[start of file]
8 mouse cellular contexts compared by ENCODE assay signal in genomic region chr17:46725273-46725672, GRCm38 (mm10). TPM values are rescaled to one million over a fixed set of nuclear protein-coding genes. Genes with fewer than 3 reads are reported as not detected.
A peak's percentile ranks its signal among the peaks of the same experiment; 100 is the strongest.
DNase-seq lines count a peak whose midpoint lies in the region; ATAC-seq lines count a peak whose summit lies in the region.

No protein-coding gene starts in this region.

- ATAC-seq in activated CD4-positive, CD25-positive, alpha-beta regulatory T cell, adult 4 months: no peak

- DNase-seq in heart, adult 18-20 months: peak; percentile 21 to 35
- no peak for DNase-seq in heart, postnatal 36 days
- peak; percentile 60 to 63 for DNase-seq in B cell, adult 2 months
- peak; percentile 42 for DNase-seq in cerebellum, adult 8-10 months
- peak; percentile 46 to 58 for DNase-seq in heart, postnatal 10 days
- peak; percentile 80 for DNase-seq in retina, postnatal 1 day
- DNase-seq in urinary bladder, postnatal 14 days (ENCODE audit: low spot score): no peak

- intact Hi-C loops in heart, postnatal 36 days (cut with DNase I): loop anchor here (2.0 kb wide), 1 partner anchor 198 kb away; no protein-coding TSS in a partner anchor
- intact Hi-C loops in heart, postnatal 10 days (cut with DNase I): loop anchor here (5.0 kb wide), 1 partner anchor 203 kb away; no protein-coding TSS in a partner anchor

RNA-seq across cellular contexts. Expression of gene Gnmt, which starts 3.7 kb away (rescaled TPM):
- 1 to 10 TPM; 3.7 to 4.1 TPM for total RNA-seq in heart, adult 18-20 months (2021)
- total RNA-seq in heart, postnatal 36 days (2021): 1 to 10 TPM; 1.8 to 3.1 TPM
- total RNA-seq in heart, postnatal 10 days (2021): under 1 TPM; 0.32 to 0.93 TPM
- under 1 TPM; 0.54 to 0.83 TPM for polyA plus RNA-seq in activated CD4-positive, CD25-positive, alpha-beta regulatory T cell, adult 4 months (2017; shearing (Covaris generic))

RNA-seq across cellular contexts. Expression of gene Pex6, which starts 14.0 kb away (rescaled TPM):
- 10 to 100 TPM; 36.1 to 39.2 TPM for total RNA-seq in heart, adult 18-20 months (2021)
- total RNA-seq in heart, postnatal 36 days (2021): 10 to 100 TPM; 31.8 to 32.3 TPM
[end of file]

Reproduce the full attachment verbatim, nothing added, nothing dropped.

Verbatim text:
8 mouse cellular contexts compared by ENCODE assay signal in genomic region chr17:46725273-46725672, GRCm38 (mm10). TPM values are rescaled to one million over a fixed set of nuclear protein-coding genes. Genes with fewer than 3 reads are reported as not detected.
A peak's percentile ranks its signal among the peaks of the same experiment; 100 is the strongest.
DNase-seq lines count a peak whose midpoint lies in the region; ATAC-seq lines count a peak whose summit lies in the region.

No protein-coding gene starts in this region.

- ATAC-seq in activated CD4-positive, CD25-positive, alpha-beta regulatory T cell, adult 4 months: no peak

- DNase-seq in heart, adult 18-20 months: peak; percentile 21 to 35
- no peak for DNase-seq in heart, postnatal 36 days
- peak; percentile 60 to 63 for DNase-seq in B cell, adult 2 months
- peak; percentile 42 for DNase-seq in cerebellum, adult 8-10 months
- peak; percentile 46 to 58 for DNase-seq in heart, postnatal 10 days
- peak; percentile 80 for DNase-seq in retina, postnatal 1 day
- DNase-seq in urinary bladder, postnatal 14 days (ENCODE audit: low spot score): no peak

- intact Hi-C loops in heart, postnatal 36 days (cut with DNase I): loop anchor here (2.0 kb wide), 1 partner anchor 198 kb away; no protein-coding TSS in a partner anchor
- intact Hi-C loops in heart, postnatal 10 days (cut with DNase I): loop anchor here (5.0 kb wide), 1 partner anchor 203 kb away; no protein-coding TSS in a partner anchor

RNA-seq across cellular contexts. Expression of gene Gnmt, which starts 3.7 kb away (rescaled TPM):
- 1 to 10 TPM; 3.7 to 4.1 TPM for total RNA-seq in heart, adult 18-20 months (2021)
- total RNA-seq in heart, postnatal 36 days (2021): 1 to 10 TPM; 1.8 to 3.1 TPM
- total RNA-seq in heart, postnatal 10 days (2021): under 1 TPM; 0.32 to 0.93 TPM
- under 1 TPM; 0.54 to 0.83 TPM for polyA plus RNA-seq in activated CD4-positive, CD25-positive, alpha-beta regulatory T cell, adult 4 months (2017; shearing (Covaris generic))

RNA-seq across cellular contexts. Expression of gene Pex6, which starts 14.0 kb away (rescaled TPM):
- 10 to 100 TPM; 36.1 to 39.2 TPM for total RNA-seq in heart, adult 18-20 months (2021)
- total RNA-seq in heart, postnatal 36 days (2021): 10 to 100 TPM; 31.8 to 32.3 TPM